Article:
SAN DIEGO (NEWS 8) – The art of the side hustle, like Uber, Lyft or even Airbnb, has a new digital friend called Turo - the car sharing app.
Turo is a car sharing service that allows users to book any car they want, wherever they want it. Users are able to choose from a selection of nearby cars, while hosts earn extra money to offset the costs of car ownership.
Angelina Rich loves to drive her Jeep Wrangler and so do other people.
Her Jeep is one of 350,000 cars listed on the app Turo. The app allows users to list their cars or trucks for rent. Customers then log-in and find the ride that fits their taste and trip.
For Rich it was a game changer. “I wanted to start my own jewelry line and having Turo allowed me to do that. Having supplementary income allowed me to stay home and focus on my brand.”
Rich said Turo covers theft and all physical damage. To be safe, she said she carries her own insurance as well.
As the one renting out her car, she can set the price, but she allows Turo to instead set the price. “They do their own pricing based on a number of factors and for me that is just easier,” she said.
The app, however, is upsetting the one-to-one industry. According to the Washington Post, the American Car Rental Association has lobbied for regulations on Turo and similar apps.
In a statement to News 8, the association said:
The American Car Rental Association does not oppose any company or mode of mobility services. We embrace and nurture innovation within our industry. ACRA currently counts several peer-to-peer companies among its members, and has invited Turo and others to join ACRA (see link below for more on this).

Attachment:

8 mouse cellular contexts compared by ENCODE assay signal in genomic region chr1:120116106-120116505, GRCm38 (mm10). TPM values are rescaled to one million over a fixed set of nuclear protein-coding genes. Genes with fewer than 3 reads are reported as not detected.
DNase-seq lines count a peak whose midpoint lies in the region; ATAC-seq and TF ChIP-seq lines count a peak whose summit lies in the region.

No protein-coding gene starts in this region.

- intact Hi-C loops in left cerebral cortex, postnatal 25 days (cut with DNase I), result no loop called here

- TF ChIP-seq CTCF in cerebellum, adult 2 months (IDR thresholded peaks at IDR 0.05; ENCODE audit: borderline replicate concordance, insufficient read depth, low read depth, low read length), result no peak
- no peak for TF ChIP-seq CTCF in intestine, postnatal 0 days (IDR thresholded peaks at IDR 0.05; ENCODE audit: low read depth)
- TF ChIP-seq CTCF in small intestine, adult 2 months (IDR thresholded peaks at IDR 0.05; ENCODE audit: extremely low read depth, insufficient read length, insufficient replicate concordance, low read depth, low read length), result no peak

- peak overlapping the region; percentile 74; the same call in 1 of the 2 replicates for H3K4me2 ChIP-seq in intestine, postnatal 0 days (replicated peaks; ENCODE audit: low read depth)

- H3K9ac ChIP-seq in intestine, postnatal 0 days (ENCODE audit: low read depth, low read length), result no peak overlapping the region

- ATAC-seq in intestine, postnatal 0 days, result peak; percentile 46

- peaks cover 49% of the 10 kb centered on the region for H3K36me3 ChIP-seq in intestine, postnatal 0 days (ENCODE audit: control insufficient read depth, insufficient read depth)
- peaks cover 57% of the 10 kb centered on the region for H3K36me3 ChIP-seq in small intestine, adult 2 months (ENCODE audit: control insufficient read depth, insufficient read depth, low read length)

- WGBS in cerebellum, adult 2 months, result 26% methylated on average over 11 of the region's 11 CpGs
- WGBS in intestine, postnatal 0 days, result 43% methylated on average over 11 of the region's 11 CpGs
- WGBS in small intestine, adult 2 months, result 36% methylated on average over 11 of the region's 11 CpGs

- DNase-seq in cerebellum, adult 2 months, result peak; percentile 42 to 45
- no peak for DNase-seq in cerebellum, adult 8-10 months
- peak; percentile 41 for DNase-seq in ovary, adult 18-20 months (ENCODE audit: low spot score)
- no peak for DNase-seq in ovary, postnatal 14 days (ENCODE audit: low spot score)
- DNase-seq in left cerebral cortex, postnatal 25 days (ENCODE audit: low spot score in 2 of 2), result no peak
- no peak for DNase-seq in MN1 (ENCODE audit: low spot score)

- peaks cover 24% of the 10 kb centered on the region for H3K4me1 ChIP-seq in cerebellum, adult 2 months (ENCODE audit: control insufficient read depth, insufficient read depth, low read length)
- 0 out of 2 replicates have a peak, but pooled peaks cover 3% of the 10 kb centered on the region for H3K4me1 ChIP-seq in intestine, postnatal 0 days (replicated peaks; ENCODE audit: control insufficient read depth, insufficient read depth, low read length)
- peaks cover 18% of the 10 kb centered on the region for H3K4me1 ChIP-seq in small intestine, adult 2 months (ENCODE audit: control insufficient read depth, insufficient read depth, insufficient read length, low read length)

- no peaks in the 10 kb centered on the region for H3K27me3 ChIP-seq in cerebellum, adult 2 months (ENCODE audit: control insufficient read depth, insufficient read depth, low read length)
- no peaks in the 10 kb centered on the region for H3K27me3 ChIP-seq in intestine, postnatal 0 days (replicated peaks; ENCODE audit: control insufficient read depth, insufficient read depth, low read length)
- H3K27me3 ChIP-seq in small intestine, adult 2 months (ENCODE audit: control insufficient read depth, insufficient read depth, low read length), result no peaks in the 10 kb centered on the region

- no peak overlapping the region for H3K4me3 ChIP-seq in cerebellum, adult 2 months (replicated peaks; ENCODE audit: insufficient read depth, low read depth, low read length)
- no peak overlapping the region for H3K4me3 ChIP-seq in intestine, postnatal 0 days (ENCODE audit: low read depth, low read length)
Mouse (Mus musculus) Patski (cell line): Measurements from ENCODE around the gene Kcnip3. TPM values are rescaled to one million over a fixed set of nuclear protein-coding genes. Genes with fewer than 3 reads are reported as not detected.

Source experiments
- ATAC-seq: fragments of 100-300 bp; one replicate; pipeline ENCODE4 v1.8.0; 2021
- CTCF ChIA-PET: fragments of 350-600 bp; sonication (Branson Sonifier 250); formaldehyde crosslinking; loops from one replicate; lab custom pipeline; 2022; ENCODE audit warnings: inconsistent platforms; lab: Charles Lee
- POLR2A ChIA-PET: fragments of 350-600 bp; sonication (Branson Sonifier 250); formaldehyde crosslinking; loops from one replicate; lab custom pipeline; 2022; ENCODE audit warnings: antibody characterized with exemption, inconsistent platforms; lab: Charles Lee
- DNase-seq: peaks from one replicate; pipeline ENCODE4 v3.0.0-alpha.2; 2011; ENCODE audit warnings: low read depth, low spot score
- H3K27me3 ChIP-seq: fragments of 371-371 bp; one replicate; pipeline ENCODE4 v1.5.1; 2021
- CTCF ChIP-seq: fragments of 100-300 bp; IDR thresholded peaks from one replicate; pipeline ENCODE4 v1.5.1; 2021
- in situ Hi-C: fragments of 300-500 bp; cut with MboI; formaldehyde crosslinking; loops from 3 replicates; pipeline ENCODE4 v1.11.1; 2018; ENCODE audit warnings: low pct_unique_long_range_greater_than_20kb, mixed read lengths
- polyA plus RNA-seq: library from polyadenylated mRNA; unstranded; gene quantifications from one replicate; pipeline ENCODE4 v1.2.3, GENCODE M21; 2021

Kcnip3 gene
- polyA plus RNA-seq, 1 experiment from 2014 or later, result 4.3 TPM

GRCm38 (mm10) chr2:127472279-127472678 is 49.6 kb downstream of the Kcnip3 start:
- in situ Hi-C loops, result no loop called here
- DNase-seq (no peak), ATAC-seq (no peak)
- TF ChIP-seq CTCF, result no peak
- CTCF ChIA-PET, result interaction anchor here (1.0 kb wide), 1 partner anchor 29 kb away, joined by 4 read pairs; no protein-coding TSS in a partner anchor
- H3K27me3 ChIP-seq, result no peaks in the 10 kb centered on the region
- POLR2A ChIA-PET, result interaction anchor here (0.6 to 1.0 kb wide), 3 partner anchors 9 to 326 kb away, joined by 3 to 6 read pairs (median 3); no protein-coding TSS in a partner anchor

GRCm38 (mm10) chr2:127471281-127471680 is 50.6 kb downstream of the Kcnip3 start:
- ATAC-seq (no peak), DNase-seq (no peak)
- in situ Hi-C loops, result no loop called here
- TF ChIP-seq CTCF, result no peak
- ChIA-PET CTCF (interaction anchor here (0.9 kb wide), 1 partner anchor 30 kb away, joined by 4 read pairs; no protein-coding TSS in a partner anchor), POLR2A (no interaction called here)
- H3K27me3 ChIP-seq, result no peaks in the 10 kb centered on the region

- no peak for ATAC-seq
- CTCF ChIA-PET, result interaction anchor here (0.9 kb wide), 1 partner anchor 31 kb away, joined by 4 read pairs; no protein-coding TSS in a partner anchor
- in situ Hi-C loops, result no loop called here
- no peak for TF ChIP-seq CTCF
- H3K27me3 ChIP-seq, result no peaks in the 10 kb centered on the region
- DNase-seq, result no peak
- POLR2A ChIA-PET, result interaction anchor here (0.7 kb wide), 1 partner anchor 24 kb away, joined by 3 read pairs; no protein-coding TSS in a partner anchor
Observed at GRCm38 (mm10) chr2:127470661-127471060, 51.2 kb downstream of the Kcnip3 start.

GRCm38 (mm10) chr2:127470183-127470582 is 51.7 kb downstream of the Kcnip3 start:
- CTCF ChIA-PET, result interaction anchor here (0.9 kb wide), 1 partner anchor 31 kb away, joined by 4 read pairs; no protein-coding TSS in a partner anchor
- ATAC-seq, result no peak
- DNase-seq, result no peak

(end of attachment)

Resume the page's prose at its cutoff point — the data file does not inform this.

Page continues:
ACRA’s position with respect to peer-to-peer services is simple: If you are in the business of renting cars, then you have to play by the same rules as everyone else.
Rental car laws and fees have been put in place to ensure consumer safety, support municipalities and state infrastructure, and help fund airport operations. For example, ACRA members supported and now comply with federal legislation that sets forth specific procedures for ensuring that consumers do not drive away with a rental car that is subject to an open safety recall. P2P operators currently operating offer no protections of any kind with respect to automobile recalls, meaning consumers can unknowingly rent a car with a potentially dangerous safety problem.
Laws regarding liability for accidents, property damage, personal injury, etc., for rental car companies are well-established, creating transparency into who is responsible for what in the event that something goes wrong. By positioning themselves as technology companies, and not car rental businesses, leading P2P operators are skirting laws intended to cover the kinds of car rental transactions that are the core of their business model. By refusing to comply with laws to ensure customer safety, or collect the taxes and fees that are required by rental car businesses, municipalities and state governments are forced to pass new legislation to ensure that the law is applied fairly. Without this, P2P operators can offer cars for rent at lower prices and higher risks compared with traditional car sharing and rental services.
In the meantime, those like Rich that list their cars or trucks on Turo will continue to do so. Turo said she sees no problem with people taking her Jeep all around. Her only rule is that they bring it back.
Visit the Turo Calculator to see how much you can make with your car. It is determined on your car, demand and location.